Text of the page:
When you are reading your Bibles, and you find there this admonition and the other caution, do you not sometimes say, “I don’t like this and that; I do not require such cautions?” Why do you say it? Because it touches your pride. But, instead of saying so, ought you not to fall down before God, and say, “Behold, Lord, I am vile! Make roe humble and wash me clean! I am estranged from then by lies and vanity; lead me into all truth. I am in many dangers; be thou my guide, even unto death. I am weak and helpless; O Lord, hold thou me up> that my footsteps slip not?” Thus the admonitions of God would be turned into a matter of prayer, and not trusting your own hearts. And if a brother sin, though you may have an utter hatred to that sin, yet you ought not to set your heart against him as a flint, but admonish him, and try to pray for him, remembering your own weakness; for if you should fall next, where then are you? O that you may pray to the Lord to search you, and try you, to make and keep you paupers, and purge you from dead works; for “he that trusteth his own heart is a fool;” and “cursed is the man that trusteth in man, and maketh flesh his aim.” Do not even trust yourself alone; for, says the Scripture, “two are better than one.” Do not trust yourself in improper company; for though the people of God cannot sin themselves into black despair, they may awfully fall, and bring guilt upon their consciences which will make their very breast-bones ache. May you, therefore, like Moses, say to the Lord, “If thy presence go not with us, carry us not up hence.” It is dangerous to walk alone. O then cry to God to be always with you in your daily walks through life; and may you be enabled to put your trust in him; for he that trusteth in the Lord shall never be confounded, shall never be put to shame.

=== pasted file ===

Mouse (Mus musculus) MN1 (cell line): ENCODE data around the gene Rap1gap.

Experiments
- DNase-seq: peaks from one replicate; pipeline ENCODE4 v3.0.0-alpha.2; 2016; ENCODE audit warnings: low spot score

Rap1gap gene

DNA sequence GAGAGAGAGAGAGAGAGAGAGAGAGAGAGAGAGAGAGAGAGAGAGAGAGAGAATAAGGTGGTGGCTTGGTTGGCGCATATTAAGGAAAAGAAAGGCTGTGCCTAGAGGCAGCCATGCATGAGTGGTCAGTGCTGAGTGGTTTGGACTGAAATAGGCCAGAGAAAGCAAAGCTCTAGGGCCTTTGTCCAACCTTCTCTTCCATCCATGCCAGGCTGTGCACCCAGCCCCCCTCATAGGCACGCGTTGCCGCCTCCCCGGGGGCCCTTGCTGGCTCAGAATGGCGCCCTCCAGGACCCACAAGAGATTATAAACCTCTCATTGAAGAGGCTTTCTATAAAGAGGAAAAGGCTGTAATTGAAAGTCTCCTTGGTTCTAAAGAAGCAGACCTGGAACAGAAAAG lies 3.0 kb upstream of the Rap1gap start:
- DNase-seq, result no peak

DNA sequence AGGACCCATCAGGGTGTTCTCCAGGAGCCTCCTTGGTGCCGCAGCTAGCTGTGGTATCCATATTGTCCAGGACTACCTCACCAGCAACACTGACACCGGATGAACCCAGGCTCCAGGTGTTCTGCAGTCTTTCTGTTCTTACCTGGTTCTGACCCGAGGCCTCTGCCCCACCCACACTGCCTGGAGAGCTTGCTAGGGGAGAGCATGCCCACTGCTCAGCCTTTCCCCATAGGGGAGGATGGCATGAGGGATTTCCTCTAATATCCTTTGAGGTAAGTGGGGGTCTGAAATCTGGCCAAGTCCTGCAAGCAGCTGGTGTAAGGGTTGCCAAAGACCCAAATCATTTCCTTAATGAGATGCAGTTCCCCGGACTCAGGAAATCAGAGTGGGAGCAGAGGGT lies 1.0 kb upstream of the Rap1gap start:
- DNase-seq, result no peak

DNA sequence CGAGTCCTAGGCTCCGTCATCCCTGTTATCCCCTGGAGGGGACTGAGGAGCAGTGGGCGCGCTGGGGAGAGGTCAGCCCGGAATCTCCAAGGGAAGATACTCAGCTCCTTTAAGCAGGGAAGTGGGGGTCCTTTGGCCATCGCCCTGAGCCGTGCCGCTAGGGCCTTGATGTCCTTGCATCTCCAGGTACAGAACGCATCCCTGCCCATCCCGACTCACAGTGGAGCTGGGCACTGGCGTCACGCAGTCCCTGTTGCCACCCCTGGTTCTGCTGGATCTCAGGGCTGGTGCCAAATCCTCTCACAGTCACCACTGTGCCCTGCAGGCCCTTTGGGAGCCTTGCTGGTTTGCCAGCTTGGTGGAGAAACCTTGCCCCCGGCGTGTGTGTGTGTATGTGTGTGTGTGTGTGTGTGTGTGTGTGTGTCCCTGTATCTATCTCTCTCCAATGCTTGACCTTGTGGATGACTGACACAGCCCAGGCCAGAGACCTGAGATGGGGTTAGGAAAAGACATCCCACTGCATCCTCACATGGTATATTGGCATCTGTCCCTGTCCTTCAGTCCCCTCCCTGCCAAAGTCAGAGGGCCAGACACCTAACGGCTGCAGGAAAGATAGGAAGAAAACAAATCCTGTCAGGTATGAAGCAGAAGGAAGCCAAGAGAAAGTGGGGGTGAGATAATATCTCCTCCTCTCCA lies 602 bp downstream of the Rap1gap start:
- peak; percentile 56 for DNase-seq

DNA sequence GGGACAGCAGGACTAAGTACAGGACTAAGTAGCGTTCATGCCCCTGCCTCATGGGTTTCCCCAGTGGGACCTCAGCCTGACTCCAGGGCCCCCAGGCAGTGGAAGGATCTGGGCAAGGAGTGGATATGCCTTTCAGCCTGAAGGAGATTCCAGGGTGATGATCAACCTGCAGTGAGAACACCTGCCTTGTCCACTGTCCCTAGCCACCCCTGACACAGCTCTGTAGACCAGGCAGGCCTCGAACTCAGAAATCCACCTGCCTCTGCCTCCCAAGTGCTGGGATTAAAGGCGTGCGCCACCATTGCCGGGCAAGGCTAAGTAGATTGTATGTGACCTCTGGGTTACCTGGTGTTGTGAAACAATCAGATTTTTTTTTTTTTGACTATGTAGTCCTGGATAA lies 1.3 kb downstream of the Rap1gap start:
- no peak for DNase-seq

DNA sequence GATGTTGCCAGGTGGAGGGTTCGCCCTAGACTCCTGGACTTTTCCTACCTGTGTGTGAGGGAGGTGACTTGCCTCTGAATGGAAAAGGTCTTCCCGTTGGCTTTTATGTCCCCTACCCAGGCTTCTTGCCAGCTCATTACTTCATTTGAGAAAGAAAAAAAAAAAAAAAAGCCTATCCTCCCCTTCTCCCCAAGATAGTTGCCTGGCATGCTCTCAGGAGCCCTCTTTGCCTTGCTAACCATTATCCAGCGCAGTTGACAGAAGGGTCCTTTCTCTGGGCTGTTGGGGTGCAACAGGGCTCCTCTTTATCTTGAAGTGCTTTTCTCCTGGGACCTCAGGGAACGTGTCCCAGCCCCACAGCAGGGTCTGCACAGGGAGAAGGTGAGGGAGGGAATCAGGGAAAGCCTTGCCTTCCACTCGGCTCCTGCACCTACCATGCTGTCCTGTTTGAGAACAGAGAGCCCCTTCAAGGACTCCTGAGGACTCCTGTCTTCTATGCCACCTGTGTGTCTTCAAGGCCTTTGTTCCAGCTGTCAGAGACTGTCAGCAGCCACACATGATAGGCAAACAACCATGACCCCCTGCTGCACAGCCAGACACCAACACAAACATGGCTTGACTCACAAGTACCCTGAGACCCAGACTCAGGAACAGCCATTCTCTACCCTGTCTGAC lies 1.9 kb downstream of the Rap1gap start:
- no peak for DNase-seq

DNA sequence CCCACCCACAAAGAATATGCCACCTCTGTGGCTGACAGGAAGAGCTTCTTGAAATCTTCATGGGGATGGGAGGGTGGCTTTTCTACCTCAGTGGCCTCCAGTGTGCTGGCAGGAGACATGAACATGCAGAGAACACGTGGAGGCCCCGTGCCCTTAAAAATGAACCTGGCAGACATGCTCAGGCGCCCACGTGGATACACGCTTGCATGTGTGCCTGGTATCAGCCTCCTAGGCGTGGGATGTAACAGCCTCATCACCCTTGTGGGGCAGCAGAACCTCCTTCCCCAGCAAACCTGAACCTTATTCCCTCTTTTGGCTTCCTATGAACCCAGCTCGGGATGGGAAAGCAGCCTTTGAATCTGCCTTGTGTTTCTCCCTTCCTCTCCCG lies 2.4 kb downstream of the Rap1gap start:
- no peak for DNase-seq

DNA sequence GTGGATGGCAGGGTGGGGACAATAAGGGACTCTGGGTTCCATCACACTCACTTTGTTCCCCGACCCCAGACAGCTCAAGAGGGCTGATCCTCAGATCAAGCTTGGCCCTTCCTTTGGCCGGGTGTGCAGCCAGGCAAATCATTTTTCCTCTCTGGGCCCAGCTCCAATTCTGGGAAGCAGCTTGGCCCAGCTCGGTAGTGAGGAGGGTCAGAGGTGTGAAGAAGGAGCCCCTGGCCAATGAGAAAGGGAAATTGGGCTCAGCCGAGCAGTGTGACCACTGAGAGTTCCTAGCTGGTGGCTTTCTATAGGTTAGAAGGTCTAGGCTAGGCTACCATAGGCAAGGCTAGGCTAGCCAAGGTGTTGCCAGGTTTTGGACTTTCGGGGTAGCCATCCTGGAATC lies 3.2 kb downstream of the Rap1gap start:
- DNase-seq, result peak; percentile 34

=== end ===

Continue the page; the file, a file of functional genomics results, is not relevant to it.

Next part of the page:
[1] An eminent Greek commentator says, “Piety is a general term, comprising all our relative duties; but particularly those which arise from relationship.”